The West Stockbridge Chamber Players performing their spring concert Friday, May 25, at the Old Town Hall in West Stockbridge. Photo: Liza Bennett

REVIEW: West Stockbridge Chamber Players fill the Old Town Hall with a capacity crowd — and the glorious sounds of clarinets and strings!

West Stockbridge — It was standing room only Friday, May 25when Boston Symphony Orchestra members violinist Xin Ding, violist Daniel Getz, cellist Oliver Aldort and clarinetist William Hudgins joined violinist John Holland and clarinetist Catherine Hudgins on the stage in the Old Town Hall for the opening piece of their benefit concert: the spritely Rondo for Two Clarinets and Strings by Finnish composer Bernhard Henrik Crusell. The mood darkened and deepened when the four string players performed Wolfgang Amadeus Mozart’s Adagio & Fugue in C Minor, K. 546, which the composer wrote the same year he completed his last three symphonies. Aldort then addressed the audience to talk about how he was introduced to J.S. Bach’s Cello Suite #3 in C Major, BWV 1009, by a beloved teacher when he was just 7 years old and learning how to play. He said that it is his teacher “that taught [him] to love music,” a feeling that was so resonant in his performance that the audience gave him a standing ovation.

After the intermission, the Chamber Players’ artistic director Catherine Hudgins herself rearranged the next piece, Alexander Scriabin’s Romance for Horn and Piano, transcribing it for the clarinet and strings. Scriabin’s single contribution to the chamber music repertoire, this short piece is a rare glimpse into a touching and more modest side of the composer of the grandiose “Mysterium.” Holland introduced the final piece of the evening, Giuseppe Verdi’s String Quartet in E minor, explaining that the composer wrote it in Naples during a delay in rehearsals for his opera “Aida.” It, too, was the composer’s only string quartet and Verdi claimed at the time that “I don’t know whether the Quartet is beautiful or ugly, but I do know that it’s a Quartet.” The rousing performance, which seemed at times to compress the drama and emotion of an entire Verdi opera, was a testament to the piece being, in fact, entirely beautiful.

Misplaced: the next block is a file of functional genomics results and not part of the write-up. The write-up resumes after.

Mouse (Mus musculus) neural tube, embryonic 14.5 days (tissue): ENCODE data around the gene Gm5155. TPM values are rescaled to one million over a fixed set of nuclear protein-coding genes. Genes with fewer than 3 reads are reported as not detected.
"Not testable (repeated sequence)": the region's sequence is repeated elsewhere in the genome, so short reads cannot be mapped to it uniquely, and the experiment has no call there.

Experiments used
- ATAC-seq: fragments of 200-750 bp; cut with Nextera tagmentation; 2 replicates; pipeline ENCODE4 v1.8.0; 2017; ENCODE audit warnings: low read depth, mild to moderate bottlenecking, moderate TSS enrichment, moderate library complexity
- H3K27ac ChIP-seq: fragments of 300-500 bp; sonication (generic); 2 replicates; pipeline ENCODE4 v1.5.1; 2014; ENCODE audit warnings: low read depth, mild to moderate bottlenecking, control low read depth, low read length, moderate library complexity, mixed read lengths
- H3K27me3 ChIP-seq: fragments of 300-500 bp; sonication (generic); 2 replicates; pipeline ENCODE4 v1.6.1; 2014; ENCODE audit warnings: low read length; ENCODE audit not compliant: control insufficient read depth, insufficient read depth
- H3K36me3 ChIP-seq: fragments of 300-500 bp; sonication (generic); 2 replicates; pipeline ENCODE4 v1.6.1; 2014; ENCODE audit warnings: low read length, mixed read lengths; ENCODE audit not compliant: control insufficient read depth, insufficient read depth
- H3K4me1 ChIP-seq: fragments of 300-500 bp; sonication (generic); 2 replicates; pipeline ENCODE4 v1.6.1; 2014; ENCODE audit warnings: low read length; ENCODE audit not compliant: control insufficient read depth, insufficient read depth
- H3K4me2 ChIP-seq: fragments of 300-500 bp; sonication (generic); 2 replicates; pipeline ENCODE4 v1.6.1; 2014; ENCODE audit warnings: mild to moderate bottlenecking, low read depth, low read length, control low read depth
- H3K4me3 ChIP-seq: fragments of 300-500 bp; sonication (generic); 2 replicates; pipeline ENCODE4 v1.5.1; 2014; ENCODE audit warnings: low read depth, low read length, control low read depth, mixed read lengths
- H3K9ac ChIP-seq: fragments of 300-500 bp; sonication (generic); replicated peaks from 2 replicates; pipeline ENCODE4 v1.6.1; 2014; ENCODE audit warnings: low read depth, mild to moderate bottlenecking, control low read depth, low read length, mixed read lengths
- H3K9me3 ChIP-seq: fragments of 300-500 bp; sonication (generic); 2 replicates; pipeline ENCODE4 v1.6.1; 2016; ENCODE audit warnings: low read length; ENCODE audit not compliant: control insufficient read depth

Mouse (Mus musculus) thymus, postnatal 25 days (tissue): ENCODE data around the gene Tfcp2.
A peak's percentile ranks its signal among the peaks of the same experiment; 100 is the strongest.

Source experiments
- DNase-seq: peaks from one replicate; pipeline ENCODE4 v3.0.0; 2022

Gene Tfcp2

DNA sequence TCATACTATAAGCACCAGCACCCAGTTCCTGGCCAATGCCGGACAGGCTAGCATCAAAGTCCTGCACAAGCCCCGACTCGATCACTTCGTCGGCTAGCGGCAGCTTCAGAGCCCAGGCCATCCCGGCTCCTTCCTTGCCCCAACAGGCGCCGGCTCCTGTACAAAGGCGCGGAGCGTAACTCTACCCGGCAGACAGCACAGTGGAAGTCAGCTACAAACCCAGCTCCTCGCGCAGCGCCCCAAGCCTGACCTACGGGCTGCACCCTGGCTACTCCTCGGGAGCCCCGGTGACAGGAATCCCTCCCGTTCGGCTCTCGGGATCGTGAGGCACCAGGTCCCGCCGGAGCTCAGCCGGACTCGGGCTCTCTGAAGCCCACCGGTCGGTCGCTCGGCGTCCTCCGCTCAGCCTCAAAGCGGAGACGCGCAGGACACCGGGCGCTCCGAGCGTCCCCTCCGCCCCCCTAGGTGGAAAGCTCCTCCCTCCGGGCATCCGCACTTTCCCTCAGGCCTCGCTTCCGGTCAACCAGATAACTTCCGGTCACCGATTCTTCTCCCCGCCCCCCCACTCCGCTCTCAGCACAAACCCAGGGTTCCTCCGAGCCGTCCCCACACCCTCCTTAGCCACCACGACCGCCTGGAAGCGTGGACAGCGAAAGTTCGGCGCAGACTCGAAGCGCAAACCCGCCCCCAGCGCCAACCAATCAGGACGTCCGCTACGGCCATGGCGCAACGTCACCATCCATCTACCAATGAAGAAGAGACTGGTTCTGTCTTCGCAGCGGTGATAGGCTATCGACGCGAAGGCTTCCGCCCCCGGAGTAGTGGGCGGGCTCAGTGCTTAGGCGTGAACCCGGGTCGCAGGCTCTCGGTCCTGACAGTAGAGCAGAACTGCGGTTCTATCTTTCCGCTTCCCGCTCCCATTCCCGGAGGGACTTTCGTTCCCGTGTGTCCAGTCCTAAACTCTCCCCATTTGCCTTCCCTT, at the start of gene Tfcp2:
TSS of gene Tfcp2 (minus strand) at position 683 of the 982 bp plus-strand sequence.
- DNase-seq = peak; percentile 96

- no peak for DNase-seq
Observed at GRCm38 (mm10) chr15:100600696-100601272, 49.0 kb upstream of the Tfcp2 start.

The audience and musicians gathered downstairs after the concert to mingle, talk, and enjoy refreshments and the glorious warmth of the late spring evening.